In other words, before Joshua began the wars against the 31 kings to capture the land of Israel the Torah was put on display before the nations. Hashem wanted the nations to be inspired by the light of the Torah and repent. For this same reason, as mentioned before Moshe while in Moav, before passing away, wrote the Torah in 70 languages. Moshe began the process of reaching out to the nations with the light of the Torah. Joshua was told to do the same thing on the other side of the Jordan on Mt. Aval. It is important to note that this is not the first time the nations had an opportunity to accept the Torah. On Mt. Sinai we learned that Hashem offered the Torah to every nation on earth but they refused to accept it. We see a clear Divine plan that the nations must eventually be rectified through Torah. According to Rabbi Yehuda in the Talmudic passage above, we see that although the Torah was displayed to the nations it still was covered up with plaster. A possible deep meaning of this is that the Torah was teaching us that to study and learn Torah one has to work hard and carefully peel away the different layers that are blocking us from seeing the truth. In addition it is teaches us that the Torah is extremely deep and one has to sweat over it in order to understand the depth of it. Rabbi Shimon that says that the Torah was written clearly – presents us another approach that one has to bring someone close to the Torah slowly first by teaching him the most simplest of things that are as clear as day. We see that in both instances the nations failed to repent and rectify themselves. The writing of the Torah on stone teaches us that the spiritual light of the Torah descending from the highest places above has the power to turn even the most inanimate of creation into life. The Hebrew word for stone is “Even” ((אבן which has the first two letters of the Hebrew alphabet – “alphabet” – comes from Aleph Beit. The letter Nun has the numerical value of fifty. This represents the fifty gates of understanding the Torah that is communicated through the Aleph Beit. Stones are referred to as letters in our esoteric teachings. “Even” also stands for the relationship between parent and child. Aleph is the first letter of the word for mother and father in Hebrew and Beit Nun “Ben” is the child. This is reflected in Jacob taking stones and placing his head upon them before leaving the land of Israel. He came to a certain place and spent the night there, because the sun had set; and he took one of the stones of the place and put it under his head, and lay down in that place. (Genesis 28:11) Jacob before going to exile needed to charge his spiritual batteries by connecting with the stones of the land of Israel. With all that is contained in them.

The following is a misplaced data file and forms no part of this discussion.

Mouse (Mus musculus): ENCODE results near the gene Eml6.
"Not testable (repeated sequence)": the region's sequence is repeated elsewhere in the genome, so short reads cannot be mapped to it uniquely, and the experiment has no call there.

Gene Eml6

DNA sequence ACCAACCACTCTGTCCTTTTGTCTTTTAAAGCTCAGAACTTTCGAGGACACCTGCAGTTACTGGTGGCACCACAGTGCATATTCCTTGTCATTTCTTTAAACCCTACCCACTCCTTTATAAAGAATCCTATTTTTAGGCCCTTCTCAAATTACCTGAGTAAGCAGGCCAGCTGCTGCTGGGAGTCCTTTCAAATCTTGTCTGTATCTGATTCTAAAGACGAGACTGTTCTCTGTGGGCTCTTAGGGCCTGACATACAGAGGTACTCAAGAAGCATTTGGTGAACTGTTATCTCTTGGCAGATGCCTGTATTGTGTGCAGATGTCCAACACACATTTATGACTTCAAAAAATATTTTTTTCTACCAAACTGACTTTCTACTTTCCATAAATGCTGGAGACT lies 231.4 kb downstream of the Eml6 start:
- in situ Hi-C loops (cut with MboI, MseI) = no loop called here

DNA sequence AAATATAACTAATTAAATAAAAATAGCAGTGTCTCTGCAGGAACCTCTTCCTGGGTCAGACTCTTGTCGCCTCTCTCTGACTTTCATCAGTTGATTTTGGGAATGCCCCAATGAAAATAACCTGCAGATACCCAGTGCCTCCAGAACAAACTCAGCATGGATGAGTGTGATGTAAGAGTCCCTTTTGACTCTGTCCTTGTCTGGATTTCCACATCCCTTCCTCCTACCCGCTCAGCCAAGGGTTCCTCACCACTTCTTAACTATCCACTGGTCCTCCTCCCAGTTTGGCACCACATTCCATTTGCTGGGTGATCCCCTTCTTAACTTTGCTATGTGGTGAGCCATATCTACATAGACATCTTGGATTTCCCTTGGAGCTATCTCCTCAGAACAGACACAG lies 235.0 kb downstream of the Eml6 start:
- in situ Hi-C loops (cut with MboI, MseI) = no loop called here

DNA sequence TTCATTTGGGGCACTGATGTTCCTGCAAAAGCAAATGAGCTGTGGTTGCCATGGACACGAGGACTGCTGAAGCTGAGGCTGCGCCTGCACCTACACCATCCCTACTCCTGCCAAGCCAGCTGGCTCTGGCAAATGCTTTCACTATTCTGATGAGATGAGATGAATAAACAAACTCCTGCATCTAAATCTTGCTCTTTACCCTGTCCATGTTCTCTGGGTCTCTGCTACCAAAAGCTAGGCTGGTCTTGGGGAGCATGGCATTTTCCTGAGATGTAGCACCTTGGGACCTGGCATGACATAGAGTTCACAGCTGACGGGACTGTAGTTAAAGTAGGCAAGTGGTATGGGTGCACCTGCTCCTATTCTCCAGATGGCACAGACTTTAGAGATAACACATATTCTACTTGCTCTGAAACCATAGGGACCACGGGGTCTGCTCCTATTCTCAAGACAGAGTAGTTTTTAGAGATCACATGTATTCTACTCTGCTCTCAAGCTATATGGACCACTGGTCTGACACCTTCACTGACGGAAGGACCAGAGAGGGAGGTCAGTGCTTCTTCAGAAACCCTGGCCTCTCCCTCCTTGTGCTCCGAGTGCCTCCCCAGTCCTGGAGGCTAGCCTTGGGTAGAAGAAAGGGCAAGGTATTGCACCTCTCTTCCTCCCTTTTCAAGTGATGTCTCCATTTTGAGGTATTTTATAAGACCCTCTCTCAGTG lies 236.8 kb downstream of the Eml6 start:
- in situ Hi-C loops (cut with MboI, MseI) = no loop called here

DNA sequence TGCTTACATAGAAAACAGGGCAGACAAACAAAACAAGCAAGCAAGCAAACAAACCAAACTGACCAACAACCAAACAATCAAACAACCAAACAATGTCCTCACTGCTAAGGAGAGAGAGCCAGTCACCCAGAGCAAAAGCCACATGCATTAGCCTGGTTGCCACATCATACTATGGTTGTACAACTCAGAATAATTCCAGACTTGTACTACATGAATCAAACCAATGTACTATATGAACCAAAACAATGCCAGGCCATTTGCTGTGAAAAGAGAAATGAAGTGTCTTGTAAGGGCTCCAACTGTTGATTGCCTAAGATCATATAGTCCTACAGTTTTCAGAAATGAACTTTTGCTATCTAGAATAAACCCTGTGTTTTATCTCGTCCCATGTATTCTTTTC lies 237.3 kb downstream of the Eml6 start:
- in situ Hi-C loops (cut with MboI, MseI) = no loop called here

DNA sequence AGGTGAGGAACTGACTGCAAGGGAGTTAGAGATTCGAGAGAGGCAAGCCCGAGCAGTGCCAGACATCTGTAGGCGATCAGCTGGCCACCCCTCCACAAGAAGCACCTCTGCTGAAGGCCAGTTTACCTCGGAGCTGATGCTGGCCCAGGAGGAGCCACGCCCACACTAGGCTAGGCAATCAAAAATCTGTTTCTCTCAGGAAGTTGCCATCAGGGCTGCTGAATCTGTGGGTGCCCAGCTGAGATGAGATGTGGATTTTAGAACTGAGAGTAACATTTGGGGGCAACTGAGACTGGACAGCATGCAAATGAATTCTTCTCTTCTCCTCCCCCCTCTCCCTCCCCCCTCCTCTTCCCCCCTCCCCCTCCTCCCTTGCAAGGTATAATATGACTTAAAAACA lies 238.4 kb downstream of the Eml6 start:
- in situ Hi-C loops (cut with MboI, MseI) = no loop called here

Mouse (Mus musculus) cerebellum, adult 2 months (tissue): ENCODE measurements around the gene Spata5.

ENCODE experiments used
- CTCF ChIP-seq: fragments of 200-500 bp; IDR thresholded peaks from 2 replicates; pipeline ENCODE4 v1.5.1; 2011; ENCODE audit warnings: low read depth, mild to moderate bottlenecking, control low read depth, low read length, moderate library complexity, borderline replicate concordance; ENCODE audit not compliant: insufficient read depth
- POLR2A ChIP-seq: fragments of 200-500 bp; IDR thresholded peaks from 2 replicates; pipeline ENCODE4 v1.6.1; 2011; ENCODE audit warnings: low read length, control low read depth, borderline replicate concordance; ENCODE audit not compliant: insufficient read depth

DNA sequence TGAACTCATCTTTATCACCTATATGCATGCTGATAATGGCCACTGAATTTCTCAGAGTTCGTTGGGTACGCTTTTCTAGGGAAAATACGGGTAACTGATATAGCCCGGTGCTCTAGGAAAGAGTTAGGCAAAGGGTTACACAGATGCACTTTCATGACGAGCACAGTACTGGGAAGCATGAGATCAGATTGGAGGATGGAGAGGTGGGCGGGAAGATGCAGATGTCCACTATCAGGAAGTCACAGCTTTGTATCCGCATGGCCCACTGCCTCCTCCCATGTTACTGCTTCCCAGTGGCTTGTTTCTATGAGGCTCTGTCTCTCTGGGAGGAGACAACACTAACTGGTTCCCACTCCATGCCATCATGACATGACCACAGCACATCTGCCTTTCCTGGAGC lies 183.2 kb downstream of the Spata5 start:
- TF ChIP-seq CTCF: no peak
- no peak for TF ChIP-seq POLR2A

In summery the event on Har Grizim and Aval included three fundamental threads coming together. The Torah, the land, and the people. Standing on the mountain of Aval united through the Torah the land symbolized the establishment of the long awaited kingdom of Israel. By twining these threads together they created a powerful rope that was meant to tug the nations out of the mud of idolatry. What did not succeed for a second time, we are promised will succeed in the end of days. As described by our prophets – “Now it will come about that in the end of days The mountain of the house of the Hashem will be established as the chief of the mountains, And will be raised above the hills; And all the nations will stream to it. And many peoples will come and say, “Come, let us go up to the mountain of the Hashem, to the house of the God of Jacob; That He may teach us concerning His ways And that we may walk in His paths.” For the Torah will go forth from Zion and the word of the Hashem from Jerusalem. (Isaiah 2)
“Thus says G-D of hosts, ‘In those days ten men from all the nations will grasp the garment of a Jew, saying, “Let us go with you, for we have heard that God is with you.”
You will arise and have compassion on Zion; For it is time to be gracious to her, For the appointed time has come. For thy servants take pleasure in her stones, and favor its dust. (Psalms 102)